|Miao, Xin - UNIV OF BERKELEY, CA|
|Gong, Peng - UNIV OF BERKELEY, CA|
|Pu, Ruiliang - UNIV OF BERKELEY, CA|
Submitted to: Remote Sensing of Environment
Publication Type: Peer Reviewed Journal
Publication Acceptance Date: January 8, 2006
Publication Date: January 16, 2006
Citation: Miao, X., Gong, P., Swope, S.M., Pu, R., Carruthers, R.I., Anderson, G.L. 2006. Estimation of yellow starthistle cover through casi hyperspectral imagery using linear spectral mixture models. Remote Sensing of Environment. 101:329-341. Interpretive Summary: Yellow starthistle is one of the worst invasive weeds to infest California and other western states. It grows in rangelands, pastures, natural areas, along roadsides and other disturbed habitats, infesting approximately 15 million acres. This weed produces toxins that cause brain lesion and death in horses, is a poor forage plant for other wildlife and livestock due to its spiny flower heads, it uses excessive amounts of valuable water out competing native species and other beneficial plants, and induces wildfires. USDA and UC Berkeley have worked closely to develop new effective remote sensing technology that allows aerial recognizance to more precisely estimate the area infested along with the percent cover of yellow starthistle across wide areas. This paper outlines methods of quantifying yellow starthistle within individual pixels collected using aerial borne hyperspectral imagers. Determination of these distribution patterns and infestation level are extremely important as they help land mangers develop and implement watershed level methods of managing this noxious weed.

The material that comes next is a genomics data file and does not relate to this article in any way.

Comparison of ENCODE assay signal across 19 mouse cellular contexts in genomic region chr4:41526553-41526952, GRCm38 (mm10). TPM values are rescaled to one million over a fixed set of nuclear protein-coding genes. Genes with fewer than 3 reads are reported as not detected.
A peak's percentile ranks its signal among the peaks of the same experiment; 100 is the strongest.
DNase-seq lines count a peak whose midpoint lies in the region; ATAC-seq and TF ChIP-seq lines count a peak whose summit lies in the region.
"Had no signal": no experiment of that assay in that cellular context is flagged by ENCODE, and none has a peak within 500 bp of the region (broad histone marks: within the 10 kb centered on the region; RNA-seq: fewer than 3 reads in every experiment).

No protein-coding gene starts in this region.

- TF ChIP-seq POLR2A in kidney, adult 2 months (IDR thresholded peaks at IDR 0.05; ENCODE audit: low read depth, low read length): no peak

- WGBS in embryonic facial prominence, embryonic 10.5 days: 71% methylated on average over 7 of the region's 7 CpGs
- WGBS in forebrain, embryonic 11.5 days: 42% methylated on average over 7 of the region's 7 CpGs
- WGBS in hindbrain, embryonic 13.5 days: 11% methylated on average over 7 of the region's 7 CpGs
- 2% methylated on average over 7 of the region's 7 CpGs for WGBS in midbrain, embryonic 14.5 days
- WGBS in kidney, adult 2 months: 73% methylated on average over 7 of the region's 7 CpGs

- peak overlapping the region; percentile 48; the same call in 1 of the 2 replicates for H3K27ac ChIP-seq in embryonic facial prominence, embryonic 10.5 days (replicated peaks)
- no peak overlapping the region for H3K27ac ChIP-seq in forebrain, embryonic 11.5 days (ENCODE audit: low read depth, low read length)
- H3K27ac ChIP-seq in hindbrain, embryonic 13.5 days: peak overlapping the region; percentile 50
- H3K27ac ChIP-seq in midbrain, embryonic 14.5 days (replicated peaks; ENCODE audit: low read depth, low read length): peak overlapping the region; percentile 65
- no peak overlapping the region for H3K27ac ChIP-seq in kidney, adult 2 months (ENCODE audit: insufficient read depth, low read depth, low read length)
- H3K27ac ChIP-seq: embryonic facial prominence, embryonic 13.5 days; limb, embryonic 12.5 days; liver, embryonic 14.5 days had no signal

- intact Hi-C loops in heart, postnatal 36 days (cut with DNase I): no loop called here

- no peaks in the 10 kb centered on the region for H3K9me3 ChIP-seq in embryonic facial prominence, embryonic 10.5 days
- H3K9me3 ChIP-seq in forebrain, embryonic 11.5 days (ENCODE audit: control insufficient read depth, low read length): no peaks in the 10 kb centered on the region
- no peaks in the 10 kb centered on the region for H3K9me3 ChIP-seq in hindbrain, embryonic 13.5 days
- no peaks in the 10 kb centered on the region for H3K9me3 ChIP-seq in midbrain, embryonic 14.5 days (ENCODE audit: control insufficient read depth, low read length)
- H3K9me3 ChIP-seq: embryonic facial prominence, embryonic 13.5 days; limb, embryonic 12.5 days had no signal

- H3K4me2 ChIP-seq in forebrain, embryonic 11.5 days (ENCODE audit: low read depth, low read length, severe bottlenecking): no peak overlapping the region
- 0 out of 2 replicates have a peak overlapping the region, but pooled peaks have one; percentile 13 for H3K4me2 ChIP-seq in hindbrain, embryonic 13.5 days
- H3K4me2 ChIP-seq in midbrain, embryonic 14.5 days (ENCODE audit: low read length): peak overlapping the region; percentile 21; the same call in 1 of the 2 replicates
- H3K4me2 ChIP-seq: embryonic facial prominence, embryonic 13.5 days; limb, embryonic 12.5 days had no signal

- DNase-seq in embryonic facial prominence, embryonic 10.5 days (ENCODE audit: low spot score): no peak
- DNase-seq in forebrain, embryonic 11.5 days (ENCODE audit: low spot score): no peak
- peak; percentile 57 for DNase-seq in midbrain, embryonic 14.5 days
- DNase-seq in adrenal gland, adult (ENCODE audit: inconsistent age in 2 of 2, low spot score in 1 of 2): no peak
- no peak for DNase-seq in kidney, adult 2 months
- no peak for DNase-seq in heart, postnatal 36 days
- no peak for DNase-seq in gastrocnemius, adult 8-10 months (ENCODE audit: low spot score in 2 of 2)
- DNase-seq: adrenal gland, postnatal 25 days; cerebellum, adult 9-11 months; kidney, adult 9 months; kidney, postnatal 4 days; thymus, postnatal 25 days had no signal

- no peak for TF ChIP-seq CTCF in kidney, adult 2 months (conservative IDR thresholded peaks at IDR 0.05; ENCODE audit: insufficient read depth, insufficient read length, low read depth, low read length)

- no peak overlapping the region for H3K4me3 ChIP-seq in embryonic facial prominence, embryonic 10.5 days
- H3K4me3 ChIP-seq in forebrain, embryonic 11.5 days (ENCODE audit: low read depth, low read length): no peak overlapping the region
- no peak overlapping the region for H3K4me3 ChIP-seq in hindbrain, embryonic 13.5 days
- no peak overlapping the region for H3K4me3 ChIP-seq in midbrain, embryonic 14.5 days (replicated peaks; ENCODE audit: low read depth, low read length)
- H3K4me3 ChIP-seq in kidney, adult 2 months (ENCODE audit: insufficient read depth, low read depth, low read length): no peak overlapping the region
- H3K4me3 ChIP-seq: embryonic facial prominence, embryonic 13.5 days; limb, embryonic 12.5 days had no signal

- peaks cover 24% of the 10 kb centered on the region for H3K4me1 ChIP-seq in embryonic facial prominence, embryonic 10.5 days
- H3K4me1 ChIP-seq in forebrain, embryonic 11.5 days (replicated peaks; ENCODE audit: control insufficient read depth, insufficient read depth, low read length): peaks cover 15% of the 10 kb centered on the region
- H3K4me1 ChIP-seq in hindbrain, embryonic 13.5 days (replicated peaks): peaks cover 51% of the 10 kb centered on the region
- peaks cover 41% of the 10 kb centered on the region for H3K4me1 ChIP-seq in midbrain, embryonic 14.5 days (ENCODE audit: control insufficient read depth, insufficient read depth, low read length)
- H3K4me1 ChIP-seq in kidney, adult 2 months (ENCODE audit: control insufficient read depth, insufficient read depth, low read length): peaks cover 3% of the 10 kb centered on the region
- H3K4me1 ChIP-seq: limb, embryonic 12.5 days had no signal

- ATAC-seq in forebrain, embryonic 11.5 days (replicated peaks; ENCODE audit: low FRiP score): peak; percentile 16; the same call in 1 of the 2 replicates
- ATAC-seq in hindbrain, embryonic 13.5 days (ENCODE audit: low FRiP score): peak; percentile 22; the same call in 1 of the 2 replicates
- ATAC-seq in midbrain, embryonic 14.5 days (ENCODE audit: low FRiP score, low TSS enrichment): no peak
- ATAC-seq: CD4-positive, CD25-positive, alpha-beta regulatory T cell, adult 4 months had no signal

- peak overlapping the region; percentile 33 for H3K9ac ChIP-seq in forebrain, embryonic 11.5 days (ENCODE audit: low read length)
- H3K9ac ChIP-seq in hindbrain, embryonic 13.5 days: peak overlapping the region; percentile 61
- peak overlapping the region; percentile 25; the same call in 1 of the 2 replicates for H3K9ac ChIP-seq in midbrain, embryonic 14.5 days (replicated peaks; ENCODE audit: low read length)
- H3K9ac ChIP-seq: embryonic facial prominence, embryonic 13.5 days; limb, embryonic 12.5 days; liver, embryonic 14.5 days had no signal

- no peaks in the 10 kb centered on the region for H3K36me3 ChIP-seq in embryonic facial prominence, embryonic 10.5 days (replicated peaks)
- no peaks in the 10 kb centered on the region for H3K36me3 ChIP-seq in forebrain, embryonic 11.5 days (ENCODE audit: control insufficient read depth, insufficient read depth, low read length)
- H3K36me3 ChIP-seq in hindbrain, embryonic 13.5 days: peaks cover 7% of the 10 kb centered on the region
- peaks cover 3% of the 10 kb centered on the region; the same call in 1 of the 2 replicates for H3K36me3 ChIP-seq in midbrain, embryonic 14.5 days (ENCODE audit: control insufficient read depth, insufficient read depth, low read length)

Technical Abstract: The invasive weed Yellow Starthistle (Centaurea solstitialis) has infested between 10-15 million acres in California. It often forms dense infestations and rapidly depletes soil moisture, thus further preventing the establishment of other species. Precise assessment of its canopy cover, especially the low-density abundance in the earlier growing season, is the key to the effective management. CASI hyperspectral imagery was acquired at the western edge of California's Central Valley grasslands on June 15, 2003. Four linear spectral mixture models (LSMM) were investigated for original CASI data. Band selections based on residual analysis and feature extraction (PCA and LDA) were further explored to reduce the data dimension. The estimated percent cover of yellow starthistle was statistically adjusted according to the ground cover data. PCA-based fully constrained LSMM obtained almost the same results as that derived from the original CASI data, but largely reduced the computation burden. The uncertainty of PCA-based LSMM was estimated through Monto-Carlo simulation, and the maximum standard deviation was about 11%. The results suggested that unmixing CASI imagery could be used for estimating and mapping yellow starthistle for larger regional areas.